Conflict & Justice

The Persistent Mayor of Caracas

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(Photo: John Otis)

By John Otis

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After inaugurating a basketball court in a Caracas slum, Antonio Ledezma demonstrates why he's no Michael Jordan.

The mayor misses eight consecutive free throws. He's so bad it's excruciating. But the crowd urges him on.

Ledezma is a persistent guy. He was expected to lose the 2008 mayoral election. Instead, he trounced a Chavez loyalist. Since then, Ledezma and his staff have faced physical abuse and legal roadblocks as they try to run Caracas, a chaotic, crime-ridden city of 5 million.

In 2009, the pro-Chavez National Assembly passed a law stripping Ledezma of nearly all his budget and responsibilities. Ledezma protested by staging a week-long hunger strike. It didn't work.

City treasurer Hector Urgelles says Ledezma lost control over the city's hospitals and schools as well as the police and fire departments. They're now run by a Jacqueline Farías, a Chavez appointee. She's become the de facto mayor of Caracas.

Like Ledezma, several opposition mayors and governors have been sidelined by parallel authorities named by Chavez to rubber stamp his policies. Ledezma says these maneuvers show that, when his side loses, Chavez acts more like a dictator than a democrat.

"He is a president who ignores the constitution, tramples on the rule of law and tries to undermine popularly elected officials," Ledezma said.

He says Caracas residents still consider him the legitimate mayor. Though, he no longer operates out of City Hall. Soon after Ledezma took the oath of office, pro-Chavez thugs occupied the ornate, colonial building, painted graffiti on the walls and urinated on the floors.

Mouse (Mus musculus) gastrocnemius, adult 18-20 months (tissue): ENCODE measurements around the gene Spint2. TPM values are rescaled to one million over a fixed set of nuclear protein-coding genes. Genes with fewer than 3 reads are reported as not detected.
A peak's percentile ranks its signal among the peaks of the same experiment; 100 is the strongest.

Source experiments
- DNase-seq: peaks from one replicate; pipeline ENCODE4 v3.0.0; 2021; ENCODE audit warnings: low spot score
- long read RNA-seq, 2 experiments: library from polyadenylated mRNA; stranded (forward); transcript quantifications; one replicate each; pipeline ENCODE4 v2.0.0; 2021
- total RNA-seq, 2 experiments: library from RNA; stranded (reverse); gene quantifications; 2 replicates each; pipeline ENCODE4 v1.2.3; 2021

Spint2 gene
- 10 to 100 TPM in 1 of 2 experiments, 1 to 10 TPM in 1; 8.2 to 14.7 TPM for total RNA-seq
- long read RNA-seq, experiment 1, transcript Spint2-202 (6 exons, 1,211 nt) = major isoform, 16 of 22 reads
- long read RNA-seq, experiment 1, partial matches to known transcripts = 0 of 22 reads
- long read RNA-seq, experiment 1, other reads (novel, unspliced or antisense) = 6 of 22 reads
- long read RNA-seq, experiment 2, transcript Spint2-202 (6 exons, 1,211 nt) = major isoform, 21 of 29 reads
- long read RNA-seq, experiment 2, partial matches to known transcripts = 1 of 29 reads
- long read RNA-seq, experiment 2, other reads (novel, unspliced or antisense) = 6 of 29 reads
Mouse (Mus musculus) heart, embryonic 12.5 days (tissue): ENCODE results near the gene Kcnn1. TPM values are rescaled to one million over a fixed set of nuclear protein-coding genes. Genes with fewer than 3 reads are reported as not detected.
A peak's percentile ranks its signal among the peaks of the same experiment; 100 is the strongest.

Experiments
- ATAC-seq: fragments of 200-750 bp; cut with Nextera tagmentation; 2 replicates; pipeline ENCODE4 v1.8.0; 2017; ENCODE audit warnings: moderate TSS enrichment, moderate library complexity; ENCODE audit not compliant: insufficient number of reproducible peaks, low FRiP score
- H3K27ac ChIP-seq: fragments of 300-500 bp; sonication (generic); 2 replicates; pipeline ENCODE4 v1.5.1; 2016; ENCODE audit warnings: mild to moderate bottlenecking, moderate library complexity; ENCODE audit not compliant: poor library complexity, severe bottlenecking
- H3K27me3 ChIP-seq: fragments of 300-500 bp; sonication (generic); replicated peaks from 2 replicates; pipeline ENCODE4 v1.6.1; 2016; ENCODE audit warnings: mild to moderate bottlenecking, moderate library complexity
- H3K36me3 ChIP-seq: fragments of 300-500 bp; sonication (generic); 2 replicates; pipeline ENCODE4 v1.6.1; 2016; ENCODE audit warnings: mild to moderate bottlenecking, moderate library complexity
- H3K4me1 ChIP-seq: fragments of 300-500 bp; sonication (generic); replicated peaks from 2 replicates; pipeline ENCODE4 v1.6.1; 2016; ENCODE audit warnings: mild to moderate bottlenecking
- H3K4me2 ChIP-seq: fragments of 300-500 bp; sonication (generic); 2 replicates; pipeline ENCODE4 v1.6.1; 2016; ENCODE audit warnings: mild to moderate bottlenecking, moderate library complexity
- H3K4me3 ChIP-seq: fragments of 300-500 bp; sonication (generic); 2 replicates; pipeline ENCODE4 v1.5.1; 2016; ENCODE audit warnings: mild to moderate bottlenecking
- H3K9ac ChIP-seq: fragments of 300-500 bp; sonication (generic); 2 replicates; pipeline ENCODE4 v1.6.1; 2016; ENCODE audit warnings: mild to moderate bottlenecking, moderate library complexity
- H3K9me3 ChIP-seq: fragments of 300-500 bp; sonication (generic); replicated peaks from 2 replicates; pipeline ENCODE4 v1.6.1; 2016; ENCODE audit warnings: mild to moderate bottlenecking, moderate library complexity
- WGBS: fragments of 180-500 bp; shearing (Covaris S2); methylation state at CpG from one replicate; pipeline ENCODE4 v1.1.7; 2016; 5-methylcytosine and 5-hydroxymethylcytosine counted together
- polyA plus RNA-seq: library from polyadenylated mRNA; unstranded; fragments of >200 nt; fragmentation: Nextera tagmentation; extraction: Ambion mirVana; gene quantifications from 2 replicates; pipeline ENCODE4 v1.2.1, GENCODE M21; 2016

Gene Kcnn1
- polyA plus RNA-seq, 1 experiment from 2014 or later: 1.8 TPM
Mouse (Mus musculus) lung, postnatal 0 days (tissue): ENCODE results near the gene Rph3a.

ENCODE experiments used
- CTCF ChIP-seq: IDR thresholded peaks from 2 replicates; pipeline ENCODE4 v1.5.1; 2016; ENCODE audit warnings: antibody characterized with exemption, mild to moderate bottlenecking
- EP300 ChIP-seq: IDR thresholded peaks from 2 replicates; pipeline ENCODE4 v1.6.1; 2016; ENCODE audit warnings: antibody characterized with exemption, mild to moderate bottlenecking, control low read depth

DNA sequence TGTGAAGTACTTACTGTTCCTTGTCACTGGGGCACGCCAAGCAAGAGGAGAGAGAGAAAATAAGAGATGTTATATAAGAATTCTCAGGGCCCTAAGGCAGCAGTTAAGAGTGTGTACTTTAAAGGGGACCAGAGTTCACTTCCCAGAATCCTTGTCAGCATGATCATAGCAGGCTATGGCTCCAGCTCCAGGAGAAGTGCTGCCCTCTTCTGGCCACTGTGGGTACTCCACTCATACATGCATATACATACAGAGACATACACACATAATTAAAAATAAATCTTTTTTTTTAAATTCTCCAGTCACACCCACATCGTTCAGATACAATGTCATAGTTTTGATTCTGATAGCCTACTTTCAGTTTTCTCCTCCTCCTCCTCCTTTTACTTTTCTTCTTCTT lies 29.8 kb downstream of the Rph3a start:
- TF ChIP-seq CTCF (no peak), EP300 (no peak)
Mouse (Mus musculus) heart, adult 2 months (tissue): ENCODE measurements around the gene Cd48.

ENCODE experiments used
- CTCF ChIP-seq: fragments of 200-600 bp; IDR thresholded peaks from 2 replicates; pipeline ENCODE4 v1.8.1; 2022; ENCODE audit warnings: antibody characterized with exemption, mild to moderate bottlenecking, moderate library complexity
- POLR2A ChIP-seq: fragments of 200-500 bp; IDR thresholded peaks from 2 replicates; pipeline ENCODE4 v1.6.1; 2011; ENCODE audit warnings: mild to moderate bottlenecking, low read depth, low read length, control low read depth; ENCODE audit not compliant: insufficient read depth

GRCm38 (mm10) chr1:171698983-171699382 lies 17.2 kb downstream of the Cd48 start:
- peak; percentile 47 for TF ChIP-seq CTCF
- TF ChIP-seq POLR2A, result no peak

"It was very, very difficult to get in there, said Maria Valero, a Ledezma staffer.

Valero says she and fellow Ledezma staffers faced constant harassment.

"People insult you," she said. "One day we have to get in the car very quickly because they were with sticks to hit the car."

For the safety of his workers, Ledezma moved his base of operations to a Caracas high rise. Farías, the Chavez appointee, now works out of city hall.

At Ledezma's new headquarters, many of the offices are vacant. The mayor's workforce has been cut from 17,000 to 3,000.

There are signs of life in the office of parks and recreation. It's one of the few departments Ledezma still controls. But he's not moping. The mayor's diminished role means he has more time to pursue his ultimate goal.

At a campaign event the crowd yells in Spanish "Se siente, se siente, Ledezma president!"

Although the Venezuelan elections are 17 months away, Ledezma has launched his campaign for the presidency.

Ledezma must first win a February opposition primary. If he does, Ledezma would likely face his long-time nemesis – President Chavez – who is expected to seek re-election if he fully recovers from his recent cancer surgery.

Still, Ledezma is used to being the underdog. His current job is all about making something out of nothing. His tiny budget means Ledezma must pass the hat among private donors and enlist neighborhood volunteers to build projects, like that new basketball court.

And as Ledezma proves at the free throw line, he's got a stubborn streak. The mayor keeps taking errant shots until he finally puts the ball through the hoop.

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